He’ll now have to take the Bx9 local bus to the subway station to refill his MetroCard before taking the 1 train to 42nd Street in Manhattan — all of which adds an extra half hour to his daily commute.

Many regular riders depend on unlimited ride express bus cards, which now cost $62 and are good for one week.

“But if we are not able to buy a new card — or if the machines are down, or the card does not work, or we lose our card — we have to pay money to get on the bus,” said Judith Kardos, a daily BxM1 rider. “How else will we be able to get to work if we cannot use money or cash?”

The express bus advocacy group wants the MTA board to reconsider the no-coin policy, Bugatti said, until it completes a rollout of the new electronic fare payment system, OMNY, or One Metro New York. In that new system — which isn’t expected to roll out until 2021 — riders can pay fares with their smartphones instead of adding value to a physical card.

The new system is being piloted in select subway stations, but is still a few years off from being implemented wide scale on buses.

“We didn’t think the board would vote to (eliminate coins) until they installed the new system,” Bugatti said. “Now there’s a scramble as people realize this is happening.”

The MTA’s solution to the coin problem is the EasyPayExpress MetroCard, linked to a rider’s bank account and refills automatically once the balance falls below a certain amount. But some riders would rather walk than give the MTA direct power over their money.

“The reason why is because EasyPay refills it to a big amount, and it does it automatically,” Hudson said. The card requires a $30 minimum deposit, and then automatically refills another $30 every time the account dips below $20.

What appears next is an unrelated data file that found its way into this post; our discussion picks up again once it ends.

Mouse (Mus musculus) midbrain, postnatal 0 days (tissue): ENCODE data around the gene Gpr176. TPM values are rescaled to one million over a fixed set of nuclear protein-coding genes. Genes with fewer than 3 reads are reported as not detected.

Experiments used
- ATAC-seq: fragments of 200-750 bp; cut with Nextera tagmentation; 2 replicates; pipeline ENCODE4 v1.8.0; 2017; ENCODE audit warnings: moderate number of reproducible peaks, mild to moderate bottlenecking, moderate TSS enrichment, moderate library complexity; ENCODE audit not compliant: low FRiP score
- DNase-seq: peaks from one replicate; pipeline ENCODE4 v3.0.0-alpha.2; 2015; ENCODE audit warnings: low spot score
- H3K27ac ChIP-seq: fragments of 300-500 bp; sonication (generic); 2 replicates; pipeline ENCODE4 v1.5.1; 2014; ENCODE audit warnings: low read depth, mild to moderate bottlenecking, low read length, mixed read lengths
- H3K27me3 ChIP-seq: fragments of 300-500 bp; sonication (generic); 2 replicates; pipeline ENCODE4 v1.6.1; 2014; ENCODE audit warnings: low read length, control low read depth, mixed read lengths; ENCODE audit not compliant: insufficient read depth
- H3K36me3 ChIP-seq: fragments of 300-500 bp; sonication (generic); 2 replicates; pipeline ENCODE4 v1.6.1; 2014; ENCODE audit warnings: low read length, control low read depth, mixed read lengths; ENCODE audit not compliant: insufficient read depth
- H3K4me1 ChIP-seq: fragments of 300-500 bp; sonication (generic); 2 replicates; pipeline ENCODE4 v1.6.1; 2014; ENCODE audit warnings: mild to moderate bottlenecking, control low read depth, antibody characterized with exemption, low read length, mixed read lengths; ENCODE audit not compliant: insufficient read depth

“I’d rather do it myself and in person so I can keep track of my transit purchases and refill it only on what I need since I use a mix of single fare and subway unlimited,” Hudson added.

Even some riders who do use EasyPay lament its flaws. Carol Radel signed up for the special fare card to pay for her daily express bus commutes, but it’s not a perfect system. She has two EasyPay cards just in case one is lost or damaged.

“A few weeks ago I forgot my card, so took out that regular card, went to pay, and it had expired,” Radel said. “There is nowhere nearby to get a new card. So even as prepared as you want to be, sometimes you have an emergency where you need to pay cash.”

Implementing the no-coin policy on express buses but not local buses is a slap in the face to taxpayers who have waited patiently for the MTA to provide for their transportation needs, Bugatti said. Taking away payment options will have a real negative effect on the community.

“We have a lot of elderly, senior residents in Riverdale who aren’t necessarily the most mobile, and getting to stores or a subway is a problem,” Bugatti said. “And those are the people who are going to be the most impacted by this plan because they are going to want to pay using coins when in a bind, and they won’t be able to.”